How to build a Church or Synagogue security team

The current political climate has created a world where unfortunately law enforcement is unable, unwilling, and undertrained to protect the communities which it serves. Even when they are properly trained and motivated, they are a reactive force and will only come after something bad has occurred. 

Between the dozens of church and synagogue attacks over the last few years here in the United States and abroad, one thing can be said to be the common denominator; a place of worship that had its own security team was able to end the attack swiftly. In this article, we will outline the steps to build a security team for your place of worship. It will include; understanding vulnerabilities, choosing the team and weapons, training, implementation, and on-going testing. 

Understanding your security needs:

The first step to understanding what security needs need to be addressed is understanding the threats and vulnerabilities that your church or synagogue will be facing. This includes structural vulnerabilities, intelligence reports, and current political climate. We must first understand how our church or synagogue is laid out, where all of our entrances and exits, what spots could be choke points for entry/escape, which way do doors open and close and how durable they are, etc. 

Secondly, church and synagogue leaders must speak to local, state, and federal law enforcement and understand what current threats they are monitoring. We have seen time and time again that law enforcement had previous intelligence on the attacker but never shared it with anyone (I.E. the Tree of Life Synagogue attack where the attacker posted on various social media that he was going to do it) 

Thirdly, the current political climate or more specifically what the news media is reporting on could be a hint of what’s to come or inspire copy-cat attacks.

Finding the right people for the job:

Once the type of potential threats are identified we can work to put a team together that will be incharge of security. The amount of people to choose will depend on the size of the place of worship, the amount of people that attend, the amount of entrances and exits, and most importantly by what will be a practical sized team that can work cohesively together. 

Potential team members should be evaluated by a psychometric test to identify their key traits specific to working under pressure and in a team. Thereafter, they should be physically evaluated for key performance indicators, like the ability to run and sprint, coordination, the ability to carry injured people, and push and pull.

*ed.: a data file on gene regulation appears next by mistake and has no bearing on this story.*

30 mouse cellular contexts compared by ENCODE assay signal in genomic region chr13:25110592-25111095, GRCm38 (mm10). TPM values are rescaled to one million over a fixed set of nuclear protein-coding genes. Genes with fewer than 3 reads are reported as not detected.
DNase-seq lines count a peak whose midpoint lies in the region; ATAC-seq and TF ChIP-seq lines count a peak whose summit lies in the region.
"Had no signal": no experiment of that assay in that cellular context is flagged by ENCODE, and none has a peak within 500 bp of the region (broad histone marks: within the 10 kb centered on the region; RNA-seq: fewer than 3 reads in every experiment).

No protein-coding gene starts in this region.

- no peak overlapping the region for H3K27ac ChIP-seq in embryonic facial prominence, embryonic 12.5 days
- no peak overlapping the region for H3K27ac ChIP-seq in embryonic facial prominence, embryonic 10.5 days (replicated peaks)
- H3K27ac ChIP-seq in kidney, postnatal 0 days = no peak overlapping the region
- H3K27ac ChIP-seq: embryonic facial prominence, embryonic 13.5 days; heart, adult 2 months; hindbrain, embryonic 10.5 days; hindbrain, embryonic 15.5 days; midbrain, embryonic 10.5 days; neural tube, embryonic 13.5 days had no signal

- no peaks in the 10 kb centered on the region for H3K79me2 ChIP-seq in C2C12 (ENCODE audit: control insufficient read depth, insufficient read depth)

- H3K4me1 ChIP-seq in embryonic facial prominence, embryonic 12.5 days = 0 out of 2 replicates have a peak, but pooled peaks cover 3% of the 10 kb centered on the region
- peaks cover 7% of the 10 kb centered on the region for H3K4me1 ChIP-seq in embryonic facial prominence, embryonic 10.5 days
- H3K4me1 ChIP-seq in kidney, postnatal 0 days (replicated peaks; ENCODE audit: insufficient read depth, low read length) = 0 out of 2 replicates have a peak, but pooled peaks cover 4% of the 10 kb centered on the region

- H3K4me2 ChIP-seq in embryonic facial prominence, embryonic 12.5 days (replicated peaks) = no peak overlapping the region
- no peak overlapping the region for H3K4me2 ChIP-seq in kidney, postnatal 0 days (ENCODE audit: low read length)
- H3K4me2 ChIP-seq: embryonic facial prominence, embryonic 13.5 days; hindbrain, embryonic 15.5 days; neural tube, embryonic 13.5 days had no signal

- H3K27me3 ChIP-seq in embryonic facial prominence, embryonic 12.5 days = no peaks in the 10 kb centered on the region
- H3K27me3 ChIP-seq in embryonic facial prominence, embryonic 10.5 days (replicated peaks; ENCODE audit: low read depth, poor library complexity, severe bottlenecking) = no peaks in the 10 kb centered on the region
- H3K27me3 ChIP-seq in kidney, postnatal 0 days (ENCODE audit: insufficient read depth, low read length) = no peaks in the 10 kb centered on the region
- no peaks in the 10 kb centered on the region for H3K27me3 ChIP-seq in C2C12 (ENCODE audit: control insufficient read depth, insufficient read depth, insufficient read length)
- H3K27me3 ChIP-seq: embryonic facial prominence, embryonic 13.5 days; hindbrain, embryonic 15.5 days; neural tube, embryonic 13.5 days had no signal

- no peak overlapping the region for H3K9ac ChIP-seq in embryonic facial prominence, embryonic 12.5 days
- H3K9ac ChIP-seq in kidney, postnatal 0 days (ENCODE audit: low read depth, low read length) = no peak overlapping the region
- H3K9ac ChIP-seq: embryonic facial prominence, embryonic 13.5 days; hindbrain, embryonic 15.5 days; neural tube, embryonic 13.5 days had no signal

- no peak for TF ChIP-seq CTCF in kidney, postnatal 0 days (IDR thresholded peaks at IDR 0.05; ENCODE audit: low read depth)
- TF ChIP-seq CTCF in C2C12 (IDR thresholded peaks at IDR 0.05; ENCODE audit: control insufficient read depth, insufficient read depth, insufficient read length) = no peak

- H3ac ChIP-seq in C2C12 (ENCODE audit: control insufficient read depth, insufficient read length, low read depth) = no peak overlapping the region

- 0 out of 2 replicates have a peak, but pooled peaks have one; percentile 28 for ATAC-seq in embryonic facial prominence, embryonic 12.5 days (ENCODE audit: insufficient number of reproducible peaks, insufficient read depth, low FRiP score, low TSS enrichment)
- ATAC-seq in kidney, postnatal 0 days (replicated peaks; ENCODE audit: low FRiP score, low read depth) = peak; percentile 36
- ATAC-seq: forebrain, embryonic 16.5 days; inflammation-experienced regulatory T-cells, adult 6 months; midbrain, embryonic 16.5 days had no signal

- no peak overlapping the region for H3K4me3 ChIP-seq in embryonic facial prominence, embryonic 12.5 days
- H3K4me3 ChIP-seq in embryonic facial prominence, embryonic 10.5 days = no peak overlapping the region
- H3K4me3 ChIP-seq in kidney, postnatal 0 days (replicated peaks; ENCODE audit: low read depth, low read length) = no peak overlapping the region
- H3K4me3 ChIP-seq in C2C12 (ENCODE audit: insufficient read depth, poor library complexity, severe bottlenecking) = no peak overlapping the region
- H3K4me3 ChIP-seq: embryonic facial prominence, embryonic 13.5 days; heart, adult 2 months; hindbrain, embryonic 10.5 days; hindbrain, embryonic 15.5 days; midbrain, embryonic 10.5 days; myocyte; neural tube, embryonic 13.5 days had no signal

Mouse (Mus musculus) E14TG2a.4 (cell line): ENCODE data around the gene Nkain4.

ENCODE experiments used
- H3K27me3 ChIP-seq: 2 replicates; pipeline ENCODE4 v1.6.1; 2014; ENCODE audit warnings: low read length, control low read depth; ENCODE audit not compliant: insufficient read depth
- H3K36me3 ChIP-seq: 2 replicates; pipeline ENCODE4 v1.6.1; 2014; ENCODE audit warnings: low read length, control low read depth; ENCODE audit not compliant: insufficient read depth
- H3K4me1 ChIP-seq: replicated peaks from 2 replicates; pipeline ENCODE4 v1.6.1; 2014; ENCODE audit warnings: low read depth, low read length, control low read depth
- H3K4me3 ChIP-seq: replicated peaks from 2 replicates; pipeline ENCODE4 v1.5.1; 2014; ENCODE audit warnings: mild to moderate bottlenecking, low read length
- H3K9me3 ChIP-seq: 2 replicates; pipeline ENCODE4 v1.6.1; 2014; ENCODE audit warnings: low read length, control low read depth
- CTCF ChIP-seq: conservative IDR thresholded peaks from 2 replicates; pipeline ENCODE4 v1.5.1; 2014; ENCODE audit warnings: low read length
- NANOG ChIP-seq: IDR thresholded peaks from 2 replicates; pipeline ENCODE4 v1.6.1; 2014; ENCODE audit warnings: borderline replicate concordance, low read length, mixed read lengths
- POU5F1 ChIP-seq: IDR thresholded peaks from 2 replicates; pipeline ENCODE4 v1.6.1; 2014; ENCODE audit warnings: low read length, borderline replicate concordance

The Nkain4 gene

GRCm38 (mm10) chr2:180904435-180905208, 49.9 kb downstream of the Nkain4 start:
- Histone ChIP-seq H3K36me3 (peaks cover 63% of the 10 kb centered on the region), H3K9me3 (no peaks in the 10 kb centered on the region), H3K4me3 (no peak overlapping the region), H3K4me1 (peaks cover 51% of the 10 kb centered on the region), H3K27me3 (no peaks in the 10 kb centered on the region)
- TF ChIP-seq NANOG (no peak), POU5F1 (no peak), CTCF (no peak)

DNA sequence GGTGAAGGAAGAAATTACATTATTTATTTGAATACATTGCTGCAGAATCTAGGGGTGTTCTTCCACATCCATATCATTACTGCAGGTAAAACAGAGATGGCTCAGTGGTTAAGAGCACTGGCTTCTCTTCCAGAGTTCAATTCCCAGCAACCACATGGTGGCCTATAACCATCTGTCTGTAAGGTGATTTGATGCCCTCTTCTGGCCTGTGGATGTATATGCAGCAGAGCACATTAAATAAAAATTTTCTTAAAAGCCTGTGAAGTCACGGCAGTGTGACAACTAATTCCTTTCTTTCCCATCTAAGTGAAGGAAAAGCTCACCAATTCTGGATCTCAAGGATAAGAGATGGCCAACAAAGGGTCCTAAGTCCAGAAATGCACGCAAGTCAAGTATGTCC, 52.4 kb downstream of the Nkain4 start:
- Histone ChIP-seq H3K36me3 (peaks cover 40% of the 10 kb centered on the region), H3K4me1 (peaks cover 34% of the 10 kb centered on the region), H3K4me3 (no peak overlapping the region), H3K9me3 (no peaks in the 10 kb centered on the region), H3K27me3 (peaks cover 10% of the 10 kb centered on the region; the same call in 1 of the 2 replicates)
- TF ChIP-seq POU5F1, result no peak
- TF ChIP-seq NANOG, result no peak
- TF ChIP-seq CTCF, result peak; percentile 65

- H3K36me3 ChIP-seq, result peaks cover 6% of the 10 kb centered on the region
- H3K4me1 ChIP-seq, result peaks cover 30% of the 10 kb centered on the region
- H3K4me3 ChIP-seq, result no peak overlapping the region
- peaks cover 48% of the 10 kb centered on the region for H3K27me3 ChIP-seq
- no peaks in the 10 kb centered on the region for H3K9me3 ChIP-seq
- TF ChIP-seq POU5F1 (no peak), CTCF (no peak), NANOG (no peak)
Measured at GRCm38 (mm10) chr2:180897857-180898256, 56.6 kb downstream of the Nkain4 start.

Choosing weapons and ammo.

The best way to stop someone with a gun is to also have a gun! Security team members must be armed with the correct weapons and gear. Weaponry choices will vary depending on the size of the place of worship, the teams ability to carry and use them, and most importantly their level of training. For example, for a large auditorium sized church it may be worthwhile to have a sharp shooter in an elevated position that has good visual on entries and most of the worship hall. 

Additionally, team members must be both uniformed as a deterrent as well as plain clothed in order to maintain an element of surprise. Each team member must be armed with a 9mm or greater caliber handgun with hollow point ammunition in order to avoid shots that will pass through people. Depending on climate some team members may be able to conceal pistol caliber carbines/sub guns like an MP5 or an UZI. In larger places of worship it may be worthwhile to have hidden compartments that hold 5.56mm or higher caliber rifles for more complex contingencies. 

Choosing the right gear for the job

Each team member must have proper gear for the job. This include: holsters, medical gear, body armor, radios, etc. Holsters for uniformed security must have at the very least level II retention. For plain clothed concealed kydex holsters must be utilized from an appendix or 3-4 o’clock position for easy and quick access from concealment. 

Medical gear is a must! Security team members must carry with them an IFAK – individual first aid kit. This at the very minimum includes at CAT tourniquet, Israeli bandages, quick clot, medical tape, and chest seels. A more comprehensive bleed control kit must be place in a an easy to access area and perhaps in several places around the church or synagogue depending on its size.